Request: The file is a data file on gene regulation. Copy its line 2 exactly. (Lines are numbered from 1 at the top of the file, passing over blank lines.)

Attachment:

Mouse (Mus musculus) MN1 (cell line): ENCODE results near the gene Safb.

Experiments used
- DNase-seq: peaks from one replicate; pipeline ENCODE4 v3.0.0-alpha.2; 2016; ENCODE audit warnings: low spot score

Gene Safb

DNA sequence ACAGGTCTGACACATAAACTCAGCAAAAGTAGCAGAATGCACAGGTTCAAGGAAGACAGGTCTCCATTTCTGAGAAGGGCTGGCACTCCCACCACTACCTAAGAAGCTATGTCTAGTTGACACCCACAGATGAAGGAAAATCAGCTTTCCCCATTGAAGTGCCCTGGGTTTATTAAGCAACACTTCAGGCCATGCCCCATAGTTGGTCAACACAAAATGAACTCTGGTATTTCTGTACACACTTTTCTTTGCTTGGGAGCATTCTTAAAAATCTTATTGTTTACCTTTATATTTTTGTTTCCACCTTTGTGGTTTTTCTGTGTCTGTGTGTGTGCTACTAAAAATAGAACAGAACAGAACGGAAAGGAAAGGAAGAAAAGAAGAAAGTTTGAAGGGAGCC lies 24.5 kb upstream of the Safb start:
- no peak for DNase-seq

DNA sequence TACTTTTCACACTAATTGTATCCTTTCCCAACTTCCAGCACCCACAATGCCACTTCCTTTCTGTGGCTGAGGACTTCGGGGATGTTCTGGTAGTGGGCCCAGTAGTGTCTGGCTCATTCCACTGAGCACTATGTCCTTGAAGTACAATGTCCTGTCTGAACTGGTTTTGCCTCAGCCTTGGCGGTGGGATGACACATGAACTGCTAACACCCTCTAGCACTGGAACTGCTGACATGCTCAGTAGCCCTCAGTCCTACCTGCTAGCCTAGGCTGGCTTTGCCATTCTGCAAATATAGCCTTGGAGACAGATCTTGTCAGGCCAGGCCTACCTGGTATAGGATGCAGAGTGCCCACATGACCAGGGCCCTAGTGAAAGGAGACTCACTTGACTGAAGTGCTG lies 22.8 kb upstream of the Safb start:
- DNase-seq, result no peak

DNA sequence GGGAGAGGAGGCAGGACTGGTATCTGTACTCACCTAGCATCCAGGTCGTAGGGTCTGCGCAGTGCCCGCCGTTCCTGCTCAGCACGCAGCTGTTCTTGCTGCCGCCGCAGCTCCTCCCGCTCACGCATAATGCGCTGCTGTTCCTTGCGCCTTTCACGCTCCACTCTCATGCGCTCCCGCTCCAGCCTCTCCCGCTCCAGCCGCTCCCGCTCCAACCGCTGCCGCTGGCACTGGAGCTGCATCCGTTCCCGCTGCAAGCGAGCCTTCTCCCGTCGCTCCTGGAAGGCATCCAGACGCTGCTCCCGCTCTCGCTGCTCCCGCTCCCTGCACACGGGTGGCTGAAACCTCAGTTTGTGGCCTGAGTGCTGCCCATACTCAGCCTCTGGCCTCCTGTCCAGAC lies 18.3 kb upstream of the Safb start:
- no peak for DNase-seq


Experiments used